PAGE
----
World Library  
Flag as Inappropriate
Email this Article

Histone-modifying enzymes

Article Id: WHEBN0012139474
Reproduction Date:

Title: Histone-modifying enzymes  
Author: World Heritage Encyclopedia
Language: English
Subject: GC box, KMT2A, Response element, PRMT4 pathway, Intrinsic termination
Collection: Epigenetics, Genetics, Proteins
Publisher: World Heritage Encyclopedia

Histone-modifying enzymes

Histone-Modifying Enzymes, the sites for modification are marked in color.

The packaging of the eukaryotic genome into highly condensed chromatin makes it inaccessible to the factors required for gene transcription, DNA replication, recombination and repair. Eukaryotes have developed intricate mechanisms to overcome this repressive barrier imposed by the chromatin. The nucleosome is composed of an octamer of the four core histones (H3, H4, H2A, H2B) around which 147 base pairs of DNA are wrapped. Several distinct classes of enzyme can modify histones at multiple sites.[1] The figure on the right enlists those histone-modifying enzymes whose specificity has been determined. There are at least eight distinct types of modifications found on histones (see the legend box on the top left of the figure). Enzymes have been identified for acetylation,[2] methylation,[3] demethylation,[4] phosphorylation,[5] ubiquitination,[6] sumoylation,[7] ADP-ribosylation,[8] deimination,[9][10] and proline isomerization.[11] For a detailed example of histone modifications in transcription regulation see RNA polymerase control by chromatin structure and table Influence of modifications on gene expression in mammalian cells.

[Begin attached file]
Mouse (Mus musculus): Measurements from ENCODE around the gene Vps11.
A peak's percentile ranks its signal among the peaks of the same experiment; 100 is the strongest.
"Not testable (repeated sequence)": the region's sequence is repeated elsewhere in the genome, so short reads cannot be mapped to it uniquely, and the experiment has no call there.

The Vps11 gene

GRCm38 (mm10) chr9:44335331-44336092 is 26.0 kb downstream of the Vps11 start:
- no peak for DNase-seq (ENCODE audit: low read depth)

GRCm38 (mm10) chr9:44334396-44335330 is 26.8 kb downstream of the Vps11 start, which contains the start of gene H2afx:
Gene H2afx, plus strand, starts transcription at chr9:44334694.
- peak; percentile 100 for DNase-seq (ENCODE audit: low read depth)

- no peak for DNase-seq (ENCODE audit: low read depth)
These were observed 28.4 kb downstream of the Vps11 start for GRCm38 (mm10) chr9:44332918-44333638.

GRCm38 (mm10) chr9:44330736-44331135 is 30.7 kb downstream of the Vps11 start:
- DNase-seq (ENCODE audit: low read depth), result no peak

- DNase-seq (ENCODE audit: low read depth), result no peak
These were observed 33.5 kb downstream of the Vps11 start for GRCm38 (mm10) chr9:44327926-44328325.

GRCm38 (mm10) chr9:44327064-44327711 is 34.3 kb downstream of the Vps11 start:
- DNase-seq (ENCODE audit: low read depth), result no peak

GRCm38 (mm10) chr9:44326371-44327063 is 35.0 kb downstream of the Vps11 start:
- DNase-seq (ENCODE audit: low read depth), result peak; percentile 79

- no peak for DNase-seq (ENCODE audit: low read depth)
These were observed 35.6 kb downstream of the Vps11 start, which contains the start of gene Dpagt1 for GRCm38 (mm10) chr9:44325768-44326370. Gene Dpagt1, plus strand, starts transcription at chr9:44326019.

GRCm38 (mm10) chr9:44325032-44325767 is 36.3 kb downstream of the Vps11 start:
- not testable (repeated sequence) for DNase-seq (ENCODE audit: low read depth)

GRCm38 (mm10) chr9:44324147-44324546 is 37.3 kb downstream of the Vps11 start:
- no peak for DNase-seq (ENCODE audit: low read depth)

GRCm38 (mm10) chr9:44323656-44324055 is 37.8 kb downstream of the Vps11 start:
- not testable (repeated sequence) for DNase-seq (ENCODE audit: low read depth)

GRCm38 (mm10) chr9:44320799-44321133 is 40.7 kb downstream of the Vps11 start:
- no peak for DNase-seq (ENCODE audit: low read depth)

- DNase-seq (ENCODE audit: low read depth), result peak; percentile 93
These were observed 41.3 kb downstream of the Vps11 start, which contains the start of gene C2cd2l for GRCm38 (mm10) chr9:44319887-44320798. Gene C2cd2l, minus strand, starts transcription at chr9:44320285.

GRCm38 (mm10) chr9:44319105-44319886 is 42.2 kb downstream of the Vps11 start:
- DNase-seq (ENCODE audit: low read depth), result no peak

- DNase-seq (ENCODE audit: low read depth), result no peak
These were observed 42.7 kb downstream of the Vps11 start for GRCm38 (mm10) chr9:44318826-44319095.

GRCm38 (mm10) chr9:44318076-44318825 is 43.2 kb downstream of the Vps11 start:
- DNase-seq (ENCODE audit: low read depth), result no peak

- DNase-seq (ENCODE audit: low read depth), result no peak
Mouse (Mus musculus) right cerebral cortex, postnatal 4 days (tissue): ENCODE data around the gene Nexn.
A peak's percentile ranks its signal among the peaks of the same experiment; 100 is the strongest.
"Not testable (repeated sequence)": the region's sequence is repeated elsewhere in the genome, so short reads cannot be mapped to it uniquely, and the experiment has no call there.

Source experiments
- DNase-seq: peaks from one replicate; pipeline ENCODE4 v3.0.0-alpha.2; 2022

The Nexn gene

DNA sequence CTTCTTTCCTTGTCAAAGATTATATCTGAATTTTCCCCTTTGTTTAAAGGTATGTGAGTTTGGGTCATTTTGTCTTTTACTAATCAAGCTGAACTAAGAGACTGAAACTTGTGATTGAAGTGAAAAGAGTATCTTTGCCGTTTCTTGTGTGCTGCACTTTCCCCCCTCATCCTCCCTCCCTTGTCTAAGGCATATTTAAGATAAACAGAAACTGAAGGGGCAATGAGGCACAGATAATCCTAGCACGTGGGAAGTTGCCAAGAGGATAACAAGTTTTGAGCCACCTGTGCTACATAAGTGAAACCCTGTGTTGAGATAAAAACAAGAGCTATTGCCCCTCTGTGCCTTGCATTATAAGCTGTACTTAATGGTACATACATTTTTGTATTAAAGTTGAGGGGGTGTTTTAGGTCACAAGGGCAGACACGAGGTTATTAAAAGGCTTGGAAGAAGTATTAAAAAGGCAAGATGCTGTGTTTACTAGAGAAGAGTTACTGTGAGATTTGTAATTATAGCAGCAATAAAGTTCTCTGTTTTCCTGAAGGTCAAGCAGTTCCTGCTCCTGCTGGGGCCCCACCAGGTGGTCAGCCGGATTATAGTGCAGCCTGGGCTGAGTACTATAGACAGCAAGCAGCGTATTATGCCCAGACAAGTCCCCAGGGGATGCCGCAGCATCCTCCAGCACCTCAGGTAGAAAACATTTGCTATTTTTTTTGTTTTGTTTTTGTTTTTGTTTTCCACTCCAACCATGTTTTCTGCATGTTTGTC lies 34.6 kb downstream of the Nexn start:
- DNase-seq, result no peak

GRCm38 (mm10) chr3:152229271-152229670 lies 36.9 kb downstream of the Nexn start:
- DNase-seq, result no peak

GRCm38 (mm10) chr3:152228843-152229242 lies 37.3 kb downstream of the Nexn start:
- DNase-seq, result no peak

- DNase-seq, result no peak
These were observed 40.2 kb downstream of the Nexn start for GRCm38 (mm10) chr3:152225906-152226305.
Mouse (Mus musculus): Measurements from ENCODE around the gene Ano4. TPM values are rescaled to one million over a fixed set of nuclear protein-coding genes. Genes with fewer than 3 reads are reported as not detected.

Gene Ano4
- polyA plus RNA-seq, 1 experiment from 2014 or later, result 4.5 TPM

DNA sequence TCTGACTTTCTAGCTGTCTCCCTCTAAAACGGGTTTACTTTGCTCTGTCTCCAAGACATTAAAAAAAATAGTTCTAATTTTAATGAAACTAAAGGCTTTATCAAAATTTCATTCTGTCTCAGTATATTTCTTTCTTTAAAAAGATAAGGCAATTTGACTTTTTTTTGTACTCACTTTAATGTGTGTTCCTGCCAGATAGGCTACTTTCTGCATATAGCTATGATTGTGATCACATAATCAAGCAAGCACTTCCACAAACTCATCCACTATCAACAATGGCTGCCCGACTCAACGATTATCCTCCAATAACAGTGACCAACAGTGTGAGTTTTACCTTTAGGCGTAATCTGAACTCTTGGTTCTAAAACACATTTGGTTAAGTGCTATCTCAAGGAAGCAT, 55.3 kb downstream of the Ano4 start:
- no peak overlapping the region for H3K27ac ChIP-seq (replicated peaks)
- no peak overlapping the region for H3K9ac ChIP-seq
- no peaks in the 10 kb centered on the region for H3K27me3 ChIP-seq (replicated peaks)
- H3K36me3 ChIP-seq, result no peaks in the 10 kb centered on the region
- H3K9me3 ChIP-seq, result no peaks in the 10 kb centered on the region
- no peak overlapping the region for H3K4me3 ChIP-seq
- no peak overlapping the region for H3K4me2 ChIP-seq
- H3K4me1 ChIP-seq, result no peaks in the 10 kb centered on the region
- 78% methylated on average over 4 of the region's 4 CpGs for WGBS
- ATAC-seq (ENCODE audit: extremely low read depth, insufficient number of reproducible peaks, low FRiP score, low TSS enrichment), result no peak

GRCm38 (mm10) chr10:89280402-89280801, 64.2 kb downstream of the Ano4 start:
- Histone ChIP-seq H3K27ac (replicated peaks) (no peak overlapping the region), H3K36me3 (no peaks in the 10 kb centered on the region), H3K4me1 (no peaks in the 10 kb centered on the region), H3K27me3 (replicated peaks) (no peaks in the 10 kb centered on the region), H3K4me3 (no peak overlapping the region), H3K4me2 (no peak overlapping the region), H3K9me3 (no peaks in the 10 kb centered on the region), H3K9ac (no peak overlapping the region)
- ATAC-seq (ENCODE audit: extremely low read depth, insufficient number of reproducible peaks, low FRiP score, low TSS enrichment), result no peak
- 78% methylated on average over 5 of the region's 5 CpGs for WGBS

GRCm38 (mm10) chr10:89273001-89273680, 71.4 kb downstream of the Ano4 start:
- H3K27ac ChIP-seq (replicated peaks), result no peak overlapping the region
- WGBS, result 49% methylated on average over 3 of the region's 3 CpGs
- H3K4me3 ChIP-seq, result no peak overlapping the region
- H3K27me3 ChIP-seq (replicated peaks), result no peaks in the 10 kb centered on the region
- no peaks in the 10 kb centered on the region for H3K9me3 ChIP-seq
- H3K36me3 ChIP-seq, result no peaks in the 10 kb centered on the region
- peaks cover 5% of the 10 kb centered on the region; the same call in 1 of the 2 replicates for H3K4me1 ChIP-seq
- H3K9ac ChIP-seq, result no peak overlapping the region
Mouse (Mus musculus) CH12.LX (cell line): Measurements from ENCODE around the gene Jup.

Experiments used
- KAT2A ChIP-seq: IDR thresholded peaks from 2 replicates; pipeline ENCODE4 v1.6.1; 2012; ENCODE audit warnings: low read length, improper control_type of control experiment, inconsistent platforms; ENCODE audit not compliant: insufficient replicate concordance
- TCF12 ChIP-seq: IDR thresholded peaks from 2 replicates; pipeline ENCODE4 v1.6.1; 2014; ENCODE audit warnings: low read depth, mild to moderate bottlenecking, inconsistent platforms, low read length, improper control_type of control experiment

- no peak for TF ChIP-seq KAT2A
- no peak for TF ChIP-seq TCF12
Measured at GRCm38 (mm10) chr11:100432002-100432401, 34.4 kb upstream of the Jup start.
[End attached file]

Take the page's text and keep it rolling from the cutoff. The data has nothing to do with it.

See also


  1. ^
  2. ^
  3. ^
  4. ^
  5. ^
  6. ^
  7. ^
  8. ^
  9. ^
  10. ^
  11. ^
This article was sourced from Creative Commons Attribution-ShareAlike License; additional terms may apply. World Heritage Encyclopedia content is assembled from numerous content providers, Open Access Publishing, and in compliance with The Fair Access to Science and Technology Research Act (FASTR), Wikimedia Foundation, Inc., Public Library of Science, The Encyclopedia of Life, Open Book Publishers (OBP), PubMed, U.S. National Library of Medicine, National Center for Biotechnology Information, U.S. National Library of Medicine, National Institutes of Health (NIH), U.S. Department of Health & Human Services, and, which sources content from all federal, state, local, tribal, and territorial government publication portals (.gov, .mil, .edu). Funding for and content contributors is made possible from the U.S. Congress, E-Government Act of 2002.
Crowd sourced content that is contributed to World Heritage Encyclopedia is peer reviewed and edited by our editorial staff to ensure quality scholarly research articles.
By using this site, you agree to the Terms of Use and Privacy Policy. World Heritage Encyclopedia™ is a registered trademark of the World Public Library Association, a non-profit organization.

Copyright © World Library Foundation. All rights reserved. eBooks from Hawaii eBook Library are sponsored by the World Library Foundation,
a 501c(4) Member's Support Non-Profit Organization, and is NOT affiliated with any governmental agency or department.